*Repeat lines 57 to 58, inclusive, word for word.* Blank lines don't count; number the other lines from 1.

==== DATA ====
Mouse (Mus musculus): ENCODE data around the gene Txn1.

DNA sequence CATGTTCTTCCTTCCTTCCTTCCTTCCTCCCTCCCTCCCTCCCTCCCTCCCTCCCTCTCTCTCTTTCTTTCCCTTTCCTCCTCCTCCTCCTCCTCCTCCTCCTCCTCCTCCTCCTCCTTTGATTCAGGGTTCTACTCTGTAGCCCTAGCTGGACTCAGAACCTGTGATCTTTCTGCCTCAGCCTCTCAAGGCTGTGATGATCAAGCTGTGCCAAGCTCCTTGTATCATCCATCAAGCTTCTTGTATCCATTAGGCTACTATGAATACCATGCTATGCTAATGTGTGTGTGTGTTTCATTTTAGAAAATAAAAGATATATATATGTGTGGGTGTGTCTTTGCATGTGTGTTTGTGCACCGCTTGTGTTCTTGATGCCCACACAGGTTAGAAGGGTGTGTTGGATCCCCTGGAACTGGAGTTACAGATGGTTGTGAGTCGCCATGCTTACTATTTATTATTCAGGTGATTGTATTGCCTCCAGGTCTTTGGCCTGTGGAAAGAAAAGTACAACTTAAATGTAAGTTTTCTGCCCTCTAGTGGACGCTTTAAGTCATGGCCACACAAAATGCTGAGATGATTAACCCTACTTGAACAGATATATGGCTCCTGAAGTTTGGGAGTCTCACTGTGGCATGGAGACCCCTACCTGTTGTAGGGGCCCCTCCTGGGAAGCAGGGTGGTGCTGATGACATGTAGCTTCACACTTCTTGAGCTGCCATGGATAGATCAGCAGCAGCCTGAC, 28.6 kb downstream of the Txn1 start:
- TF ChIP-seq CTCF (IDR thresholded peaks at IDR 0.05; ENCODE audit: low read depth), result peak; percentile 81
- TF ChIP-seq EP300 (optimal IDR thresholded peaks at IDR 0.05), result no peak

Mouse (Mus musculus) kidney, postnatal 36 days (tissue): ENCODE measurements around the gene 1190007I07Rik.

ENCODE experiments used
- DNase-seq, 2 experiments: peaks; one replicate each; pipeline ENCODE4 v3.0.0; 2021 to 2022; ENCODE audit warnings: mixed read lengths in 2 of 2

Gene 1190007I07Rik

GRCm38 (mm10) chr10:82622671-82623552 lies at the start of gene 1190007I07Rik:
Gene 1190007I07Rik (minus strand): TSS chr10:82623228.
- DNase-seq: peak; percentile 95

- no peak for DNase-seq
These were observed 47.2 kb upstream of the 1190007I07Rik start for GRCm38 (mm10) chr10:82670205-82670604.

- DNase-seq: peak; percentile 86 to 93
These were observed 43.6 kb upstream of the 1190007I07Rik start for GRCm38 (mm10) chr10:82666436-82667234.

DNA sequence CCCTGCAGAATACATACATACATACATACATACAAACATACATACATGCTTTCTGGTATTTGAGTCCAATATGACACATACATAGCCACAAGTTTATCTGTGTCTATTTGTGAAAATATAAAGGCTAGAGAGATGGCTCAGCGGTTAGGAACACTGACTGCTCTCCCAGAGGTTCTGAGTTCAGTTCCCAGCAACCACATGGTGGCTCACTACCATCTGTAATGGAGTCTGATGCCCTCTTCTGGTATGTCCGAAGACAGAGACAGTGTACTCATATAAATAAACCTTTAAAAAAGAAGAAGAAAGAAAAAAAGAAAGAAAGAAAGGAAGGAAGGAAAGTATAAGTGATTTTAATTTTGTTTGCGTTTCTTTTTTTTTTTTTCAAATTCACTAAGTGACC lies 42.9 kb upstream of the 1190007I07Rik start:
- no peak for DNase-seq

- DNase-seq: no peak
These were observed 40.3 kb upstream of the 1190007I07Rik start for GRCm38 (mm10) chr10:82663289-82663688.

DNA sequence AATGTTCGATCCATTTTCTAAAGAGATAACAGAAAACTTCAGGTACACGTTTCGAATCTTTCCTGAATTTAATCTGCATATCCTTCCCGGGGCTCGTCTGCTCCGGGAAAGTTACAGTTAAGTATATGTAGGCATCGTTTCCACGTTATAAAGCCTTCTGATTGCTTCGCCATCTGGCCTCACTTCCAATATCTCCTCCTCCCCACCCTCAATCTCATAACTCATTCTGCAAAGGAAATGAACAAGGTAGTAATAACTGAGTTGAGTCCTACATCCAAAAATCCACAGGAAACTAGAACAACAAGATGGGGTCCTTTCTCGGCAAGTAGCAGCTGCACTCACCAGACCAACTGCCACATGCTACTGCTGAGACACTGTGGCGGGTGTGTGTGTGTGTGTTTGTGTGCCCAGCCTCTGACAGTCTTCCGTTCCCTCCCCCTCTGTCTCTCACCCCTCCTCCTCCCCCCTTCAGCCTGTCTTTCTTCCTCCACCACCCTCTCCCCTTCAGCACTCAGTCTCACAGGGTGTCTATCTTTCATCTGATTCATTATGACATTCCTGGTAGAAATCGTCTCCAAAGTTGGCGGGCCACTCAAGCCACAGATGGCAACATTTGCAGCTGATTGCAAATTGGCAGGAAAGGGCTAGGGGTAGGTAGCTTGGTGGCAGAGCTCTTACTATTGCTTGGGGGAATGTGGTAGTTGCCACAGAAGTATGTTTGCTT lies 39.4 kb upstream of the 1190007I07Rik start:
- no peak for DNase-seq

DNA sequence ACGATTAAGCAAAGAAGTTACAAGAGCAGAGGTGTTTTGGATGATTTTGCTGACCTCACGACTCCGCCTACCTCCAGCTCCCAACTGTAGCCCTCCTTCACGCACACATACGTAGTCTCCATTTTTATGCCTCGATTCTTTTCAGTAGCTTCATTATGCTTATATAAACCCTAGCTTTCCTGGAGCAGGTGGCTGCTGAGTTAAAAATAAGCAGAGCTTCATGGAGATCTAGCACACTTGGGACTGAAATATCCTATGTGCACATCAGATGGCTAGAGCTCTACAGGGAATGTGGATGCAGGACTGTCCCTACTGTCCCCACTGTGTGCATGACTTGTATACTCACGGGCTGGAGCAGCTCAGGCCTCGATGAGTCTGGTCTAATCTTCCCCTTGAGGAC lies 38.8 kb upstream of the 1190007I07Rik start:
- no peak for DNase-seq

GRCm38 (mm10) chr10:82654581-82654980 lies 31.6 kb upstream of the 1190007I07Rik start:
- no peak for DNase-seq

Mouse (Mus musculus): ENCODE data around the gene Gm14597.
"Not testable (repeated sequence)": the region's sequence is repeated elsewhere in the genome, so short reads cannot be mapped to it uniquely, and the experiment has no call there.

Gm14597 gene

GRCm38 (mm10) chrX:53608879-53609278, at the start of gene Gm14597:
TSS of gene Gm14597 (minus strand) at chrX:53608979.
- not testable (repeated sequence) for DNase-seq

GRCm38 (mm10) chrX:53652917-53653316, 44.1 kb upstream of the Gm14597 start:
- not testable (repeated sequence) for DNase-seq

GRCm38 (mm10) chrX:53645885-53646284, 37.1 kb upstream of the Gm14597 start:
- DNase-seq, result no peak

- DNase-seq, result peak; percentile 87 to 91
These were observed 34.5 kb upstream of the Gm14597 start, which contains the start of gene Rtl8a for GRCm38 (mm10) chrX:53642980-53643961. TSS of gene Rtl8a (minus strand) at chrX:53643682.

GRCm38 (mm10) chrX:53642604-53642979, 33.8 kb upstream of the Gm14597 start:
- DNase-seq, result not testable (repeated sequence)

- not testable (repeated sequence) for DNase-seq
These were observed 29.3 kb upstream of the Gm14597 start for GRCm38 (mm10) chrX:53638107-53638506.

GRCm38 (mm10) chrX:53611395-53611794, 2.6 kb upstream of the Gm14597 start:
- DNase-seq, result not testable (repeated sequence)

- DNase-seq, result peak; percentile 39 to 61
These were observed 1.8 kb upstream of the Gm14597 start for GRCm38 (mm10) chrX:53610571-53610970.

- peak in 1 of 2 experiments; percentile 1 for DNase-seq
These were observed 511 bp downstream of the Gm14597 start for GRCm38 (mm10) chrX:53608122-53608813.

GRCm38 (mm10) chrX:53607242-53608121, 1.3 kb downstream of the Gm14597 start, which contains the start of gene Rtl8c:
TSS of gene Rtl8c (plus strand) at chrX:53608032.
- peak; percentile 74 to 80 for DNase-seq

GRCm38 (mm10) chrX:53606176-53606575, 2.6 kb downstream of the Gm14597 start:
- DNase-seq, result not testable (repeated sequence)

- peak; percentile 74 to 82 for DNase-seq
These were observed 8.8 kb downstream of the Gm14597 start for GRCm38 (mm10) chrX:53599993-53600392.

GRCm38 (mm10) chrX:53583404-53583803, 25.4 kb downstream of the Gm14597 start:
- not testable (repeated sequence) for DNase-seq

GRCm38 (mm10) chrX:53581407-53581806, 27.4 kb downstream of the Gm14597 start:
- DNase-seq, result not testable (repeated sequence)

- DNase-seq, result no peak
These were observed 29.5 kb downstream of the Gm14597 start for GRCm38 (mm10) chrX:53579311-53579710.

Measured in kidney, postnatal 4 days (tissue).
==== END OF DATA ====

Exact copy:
GRCm38 (mm10) chrX:53581407-53581806, 27.4 kb downstream of the Gm14597 start:
- DNase-seq, result not testable (repeated sequence)